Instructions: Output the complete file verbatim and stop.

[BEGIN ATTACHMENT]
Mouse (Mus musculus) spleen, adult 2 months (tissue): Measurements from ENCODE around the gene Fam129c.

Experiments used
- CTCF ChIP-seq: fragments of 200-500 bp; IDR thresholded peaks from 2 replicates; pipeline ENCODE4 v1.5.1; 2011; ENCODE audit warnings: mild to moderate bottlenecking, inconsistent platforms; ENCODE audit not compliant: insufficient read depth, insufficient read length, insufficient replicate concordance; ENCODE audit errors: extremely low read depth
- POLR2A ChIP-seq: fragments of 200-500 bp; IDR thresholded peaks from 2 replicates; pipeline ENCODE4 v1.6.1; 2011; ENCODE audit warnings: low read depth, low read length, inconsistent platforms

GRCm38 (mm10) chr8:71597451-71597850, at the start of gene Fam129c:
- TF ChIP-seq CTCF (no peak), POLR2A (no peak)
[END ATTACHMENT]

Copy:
Mouse (Mus musculus) spleen, adult 2 months (tissue): Measurements from ENCODE around the gene Fam129c.

Experiments used
- CTCF ChIP-seq: fragments of 200-500 bp; IDR thresholded peaks from 2 replicates; pipeline ENCODE4 v1.5.1; 2011; ENCODE audit warnings: mild to moderate bottlenecking, inconsistent platforms; ENCODE audit not compliant: insufficient read depth, insufficient read length, insufficient replicate concordance; ENCODE audit errors: extremely low read depth
- POLR2A ChIP-seq: fragments of 200-500 bp; IDR thresholded peaks from 2 replicates; pipeline ENCODE4 v1.6.1; 2011; ENCODE audit warnings: low read depth, low read length, inconsistent platforms

GRCm38 (mm10) chr8:71597451-71597850, at the start of gene Fam129c:
- TF ChIP-seq CTCF (no peak), POLR2A (no peak)